A structural framework for a PhD thesis such as a table of contents is only, as Umberto Eco (2015) points out, ‘a working hypothesis’. An additional element is necessary if your plan is to be of practical value – the allocation of time. One of the reasons for the growing popularity of ‘New Route’ PhDs is, I would argue, because they help PhD researchers allocate time more effectively due to their structured nature. In the more traditional model of PhD research, it is mostly the responsibility of the researcher to manage time. Nowhere is this more difficult than in the planning of writing. Goals, schedules and routines The time that you have available for writing needs to be carefully broken down so that writing tasks can be allocated to time slots. A first step might be to try the following simple quiz. There are different aspects of setting goals, and there are different aspects of planning, some of which appear to receive more attention than others. Here is an example of a question which deserves your full attention: When are you most productive? Alternatively, when are you least productive? My own answers to these questions would be early in the morning (most productive) and late at night (least productive). However, this has not always been the case: I can remember writing essays late into the night when I was in my early 20s. It seems that different people have different body rhythms which can change over a period of time.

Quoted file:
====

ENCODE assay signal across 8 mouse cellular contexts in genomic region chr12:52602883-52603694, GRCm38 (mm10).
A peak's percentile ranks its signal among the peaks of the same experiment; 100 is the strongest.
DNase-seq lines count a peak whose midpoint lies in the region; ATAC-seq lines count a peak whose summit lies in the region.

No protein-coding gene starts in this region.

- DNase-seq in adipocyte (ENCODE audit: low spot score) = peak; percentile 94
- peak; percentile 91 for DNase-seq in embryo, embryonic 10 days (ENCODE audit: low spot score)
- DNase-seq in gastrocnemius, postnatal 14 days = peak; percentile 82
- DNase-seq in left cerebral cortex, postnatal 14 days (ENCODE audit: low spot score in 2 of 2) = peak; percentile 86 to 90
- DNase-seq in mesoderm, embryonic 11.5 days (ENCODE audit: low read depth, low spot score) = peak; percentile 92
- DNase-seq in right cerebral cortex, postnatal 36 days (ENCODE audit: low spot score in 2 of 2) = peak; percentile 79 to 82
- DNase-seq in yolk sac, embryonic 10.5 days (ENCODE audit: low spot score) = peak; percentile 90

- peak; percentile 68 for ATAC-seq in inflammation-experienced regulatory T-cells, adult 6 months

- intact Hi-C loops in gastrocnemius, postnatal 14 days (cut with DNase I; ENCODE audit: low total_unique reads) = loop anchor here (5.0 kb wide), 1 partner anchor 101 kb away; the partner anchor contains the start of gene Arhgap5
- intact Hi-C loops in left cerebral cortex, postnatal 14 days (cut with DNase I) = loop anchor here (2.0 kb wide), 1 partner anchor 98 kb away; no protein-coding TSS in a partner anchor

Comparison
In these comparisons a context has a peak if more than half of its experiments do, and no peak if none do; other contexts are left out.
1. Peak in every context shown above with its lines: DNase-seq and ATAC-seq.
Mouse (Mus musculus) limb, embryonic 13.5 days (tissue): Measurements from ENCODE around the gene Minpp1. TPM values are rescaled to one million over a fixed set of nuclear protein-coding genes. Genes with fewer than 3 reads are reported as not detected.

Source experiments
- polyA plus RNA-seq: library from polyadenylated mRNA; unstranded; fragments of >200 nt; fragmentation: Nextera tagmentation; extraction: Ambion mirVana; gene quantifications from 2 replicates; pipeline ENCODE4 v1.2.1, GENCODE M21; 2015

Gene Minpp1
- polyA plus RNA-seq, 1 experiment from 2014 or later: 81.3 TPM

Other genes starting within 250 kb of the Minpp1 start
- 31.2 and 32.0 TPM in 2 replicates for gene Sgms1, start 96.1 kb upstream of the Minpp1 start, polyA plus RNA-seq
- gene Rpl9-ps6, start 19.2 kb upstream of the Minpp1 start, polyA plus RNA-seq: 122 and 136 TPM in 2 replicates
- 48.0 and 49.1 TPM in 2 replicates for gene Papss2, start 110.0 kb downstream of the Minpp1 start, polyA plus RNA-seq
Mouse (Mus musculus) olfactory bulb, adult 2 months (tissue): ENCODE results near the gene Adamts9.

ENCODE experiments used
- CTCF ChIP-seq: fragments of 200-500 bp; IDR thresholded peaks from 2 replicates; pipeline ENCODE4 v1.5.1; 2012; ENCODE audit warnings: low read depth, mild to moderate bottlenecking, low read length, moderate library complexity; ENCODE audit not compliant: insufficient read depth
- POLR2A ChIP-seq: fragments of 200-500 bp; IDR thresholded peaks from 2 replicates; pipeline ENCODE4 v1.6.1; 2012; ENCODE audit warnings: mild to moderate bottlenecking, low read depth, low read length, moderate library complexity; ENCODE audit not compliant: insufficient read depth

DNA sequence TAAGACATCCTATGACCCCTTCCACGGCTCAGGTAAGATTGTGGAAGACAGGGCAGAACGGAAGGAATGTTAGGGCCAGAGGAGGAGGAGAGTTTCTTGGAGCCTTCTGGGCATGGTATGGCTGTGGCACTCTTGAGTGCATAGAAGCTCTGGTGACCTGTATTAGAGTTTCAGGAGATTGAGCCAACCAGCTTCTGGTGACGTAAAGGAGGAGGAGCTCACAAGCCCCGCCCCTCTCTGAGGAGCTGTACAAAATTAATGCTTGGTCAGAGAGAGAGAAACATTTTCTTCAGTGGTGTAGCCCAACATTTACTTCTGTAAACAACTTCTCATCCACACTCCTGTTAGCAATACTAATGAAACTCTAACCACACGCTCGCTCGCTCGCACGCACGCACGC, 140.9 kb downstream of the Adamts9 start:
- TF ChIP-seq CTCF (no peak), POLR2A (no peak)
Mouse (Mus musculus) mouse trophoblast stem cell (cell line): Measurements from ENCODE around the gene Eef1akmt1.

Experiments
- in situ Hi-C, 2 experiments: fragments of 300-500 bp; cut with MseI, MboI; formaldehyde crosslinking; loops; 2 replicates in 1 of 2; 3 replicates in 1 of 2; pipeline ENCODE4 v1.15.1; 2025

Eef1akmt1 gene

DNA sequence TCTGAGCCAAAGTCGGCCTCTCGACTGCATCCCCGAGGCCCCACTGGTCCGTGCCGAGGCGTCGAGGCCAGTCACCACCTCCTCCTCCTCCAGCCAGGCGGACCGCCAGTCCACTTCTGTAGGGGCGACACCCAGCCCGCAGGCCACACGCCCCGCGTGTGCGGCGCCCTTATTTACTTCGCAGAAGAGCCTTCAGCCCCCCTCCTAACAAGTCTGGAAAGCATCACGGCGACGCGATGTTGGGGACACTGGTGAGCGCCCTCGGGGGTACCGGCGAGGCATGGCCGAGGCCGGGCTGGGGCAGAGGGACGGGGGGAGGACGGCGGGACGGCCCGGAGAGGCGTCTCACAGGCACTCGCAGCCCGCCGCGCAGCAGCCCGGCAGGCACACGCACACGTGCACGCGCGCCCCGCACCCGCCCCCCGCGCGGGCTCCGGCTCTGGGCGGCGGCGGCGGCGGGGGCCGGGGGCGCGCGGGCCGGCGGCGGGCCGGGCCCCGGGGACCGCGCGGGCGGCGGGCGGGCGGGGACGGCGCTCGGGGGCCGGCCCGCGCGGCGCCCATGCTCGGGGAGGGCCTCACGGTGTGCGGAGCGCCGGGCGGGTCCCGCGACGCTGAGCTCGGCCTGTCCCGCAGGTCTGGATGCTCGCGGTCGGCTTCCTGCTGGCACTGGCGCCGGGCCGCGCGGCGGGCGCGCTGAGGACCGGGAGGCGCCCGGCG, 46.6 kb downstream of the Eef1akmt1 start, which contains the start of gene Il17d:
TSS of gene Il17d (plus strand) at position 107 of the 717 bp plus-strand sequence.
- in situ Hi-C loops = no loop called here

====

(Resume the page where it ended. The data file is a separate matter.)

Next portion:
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- Establishing Productive Writing Routines
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